Police in the UK have named the London Bridge attacker as Usman Khan, a 28-year-old man who had previously been convicted for terrorism offences.
He was shot dead by police following the stabbing attack yesterday afternoon.
Two people - a man and a woman - died following the attack, while one man and two women were injured.
A man killed in the incident has been named as 25-year-old Jack Merritt who was a coordinator at the prison rehabilitation conference attended by Khan before the attack.
It happened shortly before 2pm yesterday afternoon, at a premises near London Bridge.
Khan - who was wearing a fake suicide vest at the time - was then tackled on the bridge by members of the public, before being shot dead by police at the scene.
The 28-year-old was convicted of terror offences in 2012, and police say he had been released from prison on licence in December 2018.
He had been released half-way through a 16-year prison sentence for plotting to bomb the London Stock Exchange.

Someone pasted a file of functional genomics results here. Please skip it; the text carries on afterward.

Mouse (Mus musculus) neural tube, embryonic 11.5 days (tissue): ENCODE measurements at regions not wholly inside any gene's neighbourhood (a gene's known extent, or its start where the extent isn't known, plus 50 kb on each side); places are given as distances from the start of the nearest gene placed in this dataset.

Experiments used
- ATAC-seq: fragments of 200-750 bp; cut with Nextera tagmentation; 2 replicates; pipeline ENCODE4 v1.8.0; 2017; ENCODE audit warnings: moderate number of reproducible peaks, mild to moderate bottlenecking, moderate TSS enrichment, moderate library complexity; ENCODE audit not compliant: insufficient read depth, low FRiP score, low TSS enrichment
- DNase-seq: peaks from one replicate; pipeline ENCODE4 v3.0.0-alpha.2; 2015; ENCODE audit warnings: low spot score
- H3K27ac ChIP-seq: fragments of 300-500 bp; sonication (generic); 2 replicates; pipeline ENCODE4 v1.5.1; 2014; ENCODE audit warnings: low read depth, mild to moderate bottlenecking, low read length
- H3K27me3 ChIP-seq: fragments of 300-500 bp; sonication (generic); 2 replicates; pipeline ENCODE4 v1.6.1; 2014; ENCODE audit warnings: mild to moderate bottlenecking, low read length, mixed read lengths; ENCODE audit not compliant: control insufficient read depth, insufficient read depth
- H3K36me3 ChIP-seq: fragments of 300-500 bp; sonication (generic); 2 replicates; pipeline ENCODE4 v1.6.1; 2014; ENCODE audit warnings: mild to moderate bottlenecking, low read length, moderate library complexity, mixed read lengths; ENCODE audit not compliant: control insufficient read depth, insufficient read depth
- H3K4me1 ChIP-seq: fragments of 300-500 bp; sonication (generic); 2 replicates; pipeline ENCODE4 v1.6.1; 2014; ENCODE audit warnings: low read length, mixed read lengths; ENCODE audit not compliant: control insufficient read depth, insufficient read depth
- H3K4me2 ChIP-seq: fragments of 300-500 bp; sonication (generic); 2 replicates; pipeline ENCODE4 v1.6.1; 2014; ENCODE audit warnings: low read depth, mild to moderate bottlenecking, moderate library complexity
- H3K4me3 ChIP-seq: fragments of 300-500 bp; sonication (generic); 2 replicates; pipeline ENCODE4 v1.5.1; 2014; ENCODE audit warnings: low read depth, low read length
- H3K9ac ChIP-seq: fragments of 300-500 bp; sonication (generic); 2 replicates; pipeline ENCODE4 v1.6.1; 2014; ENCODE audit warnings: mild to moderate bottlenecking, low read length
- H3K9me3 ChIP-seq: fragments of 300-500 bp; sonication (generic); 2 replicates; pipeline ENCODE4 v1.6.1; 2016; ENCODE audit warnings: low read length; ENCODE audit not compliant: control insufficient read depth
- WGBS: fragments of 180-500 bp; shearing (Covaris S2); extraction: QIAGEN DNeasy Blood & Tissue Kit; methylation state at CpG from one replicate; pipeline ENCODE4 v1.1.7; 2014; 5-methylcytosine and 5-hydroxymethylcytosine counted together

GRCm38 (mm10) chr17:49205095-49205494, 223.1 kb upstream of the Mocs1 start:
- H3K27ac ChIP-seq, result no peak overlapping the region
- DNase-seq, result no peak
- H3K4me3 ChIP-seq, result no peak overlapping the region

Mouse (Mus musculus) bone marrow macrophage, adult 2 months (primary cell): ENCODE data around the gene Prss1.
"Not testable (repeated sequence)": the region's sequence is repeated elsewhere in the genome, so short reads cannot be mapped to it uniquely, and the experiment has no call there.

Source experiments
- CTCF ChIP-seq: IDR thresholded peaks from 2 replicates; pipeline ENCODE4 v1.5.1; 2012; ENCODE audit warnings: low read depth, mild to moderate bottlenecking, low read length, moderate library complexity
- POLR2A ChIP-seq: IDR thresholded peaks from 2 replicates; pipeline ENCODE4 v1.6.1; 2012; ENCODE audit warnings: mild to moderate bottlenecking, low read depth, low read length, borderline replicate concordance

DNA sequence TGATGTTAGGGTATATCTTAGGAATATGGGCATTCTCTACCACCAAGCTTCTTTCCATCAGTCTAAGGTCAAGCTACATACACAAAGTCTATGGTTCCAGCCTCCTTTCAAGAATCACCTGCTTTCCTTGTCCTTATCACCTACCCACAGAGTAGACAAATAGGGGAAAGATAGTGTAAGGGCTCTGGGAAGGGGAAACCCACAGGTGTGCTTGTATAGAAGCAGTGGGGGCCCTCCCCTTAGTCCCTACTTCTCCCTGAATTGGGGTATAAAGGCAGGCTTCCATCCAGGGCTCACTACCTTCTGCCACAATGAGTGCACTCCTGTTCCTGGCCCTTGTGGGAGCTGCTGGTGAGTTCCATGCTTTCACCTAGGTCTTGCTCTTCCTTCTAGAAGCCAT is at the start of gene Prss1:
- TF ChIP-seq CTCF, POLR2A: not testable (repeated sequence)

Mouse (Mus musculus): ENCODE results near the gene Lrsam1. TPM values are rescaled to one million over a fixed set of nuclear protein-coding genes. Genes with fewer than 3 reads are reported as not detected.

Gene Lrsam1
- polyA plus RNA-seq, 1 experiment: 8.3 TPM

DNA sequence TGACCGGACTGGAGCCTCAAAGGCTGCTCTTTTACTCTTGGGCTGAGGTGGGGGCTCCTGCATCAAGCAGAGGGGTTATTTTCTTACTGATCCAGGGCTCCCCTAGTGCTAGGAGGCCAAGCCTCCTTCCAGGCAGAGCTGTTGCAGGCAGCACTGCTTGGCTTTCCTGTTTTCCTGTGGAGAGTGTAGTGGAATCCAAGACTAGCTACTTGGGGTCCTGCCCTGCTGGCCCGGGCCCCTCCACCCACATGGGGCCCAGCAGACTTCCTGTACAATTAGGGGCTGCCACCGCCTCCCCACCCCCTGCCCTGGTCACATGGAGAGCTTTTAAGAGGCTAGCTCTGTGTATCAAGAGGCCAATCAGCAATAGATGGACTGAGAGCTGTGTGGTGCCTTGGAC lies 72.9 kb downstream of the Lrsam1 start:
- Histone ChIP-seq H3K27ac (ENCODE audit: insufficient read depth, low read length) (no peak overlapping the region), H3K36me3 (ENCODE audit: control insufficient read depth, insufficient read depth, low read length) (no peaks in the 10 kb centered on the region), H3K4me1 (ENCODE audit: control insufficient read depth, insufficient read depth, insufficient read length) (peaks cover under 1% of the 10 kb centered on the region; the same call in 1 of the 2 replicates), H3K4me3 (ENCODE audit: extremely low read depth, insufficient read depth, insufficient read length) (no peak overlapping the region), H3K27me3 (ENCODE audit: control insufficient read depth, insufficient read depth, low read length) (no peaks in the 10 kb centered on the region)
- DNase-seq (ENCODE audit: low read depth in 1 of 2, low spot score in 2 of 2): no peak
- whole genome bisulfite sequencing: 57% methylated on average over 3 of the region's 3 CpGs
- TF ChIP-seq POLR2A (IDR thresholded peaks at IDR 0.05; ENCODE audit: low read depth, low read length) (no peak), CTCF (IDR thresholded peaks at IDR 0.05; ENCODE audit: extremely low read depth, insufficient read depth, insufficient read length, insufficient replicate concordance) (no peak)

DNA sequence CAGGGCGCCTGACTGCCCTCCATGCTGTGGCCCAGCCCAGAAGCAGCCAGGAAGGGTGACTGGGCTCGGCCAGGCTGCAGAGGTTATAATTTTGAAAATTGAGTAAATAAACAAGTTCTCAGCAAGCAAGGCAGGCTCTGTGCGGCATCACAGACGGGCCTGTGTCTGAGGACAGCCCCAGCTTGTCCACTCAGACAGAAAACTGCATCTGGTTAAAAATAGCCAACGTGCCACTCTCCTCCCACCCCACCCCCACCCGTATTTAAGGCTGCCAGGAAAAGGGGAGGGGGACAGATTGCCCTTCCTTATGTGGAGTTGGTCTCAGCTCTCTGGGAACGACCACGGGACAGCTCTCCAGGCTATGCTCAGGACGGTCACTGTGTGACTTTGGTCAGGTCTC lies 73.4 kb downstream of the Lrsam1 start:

He had been living in Staffordshire, and officers last night carried out searches at an address there.
In an update overnight, Met Police Assistant Commissioner Neil Basu said they're not currently seeking anybody else in connection with the investigation.
He said: "The circumstances, as we currently understand them, are that the attacker attended an event earlier on Friday afternoon at Fishmonger’s Hall called ‘Learning Together’.
"We believe that the attack began inside before he left the building and proceeded onto London Bridge, where he was detained and subsequently confronted and shot by armed officers."
He added that "extensive cordons" are likely to remain in place around the area for some time, saying that the public should avoid the area.
British Prime Minister Boris Johnson yesterday held an emergency COBRA meeting in the wake of the attack, pledging an 'enhanced police presence on the streets'.
He also told Sky News: "I have long argued that it is a mistake to allow serious and violent criminals to come out of prison early - and it is very important that we get out of that habit."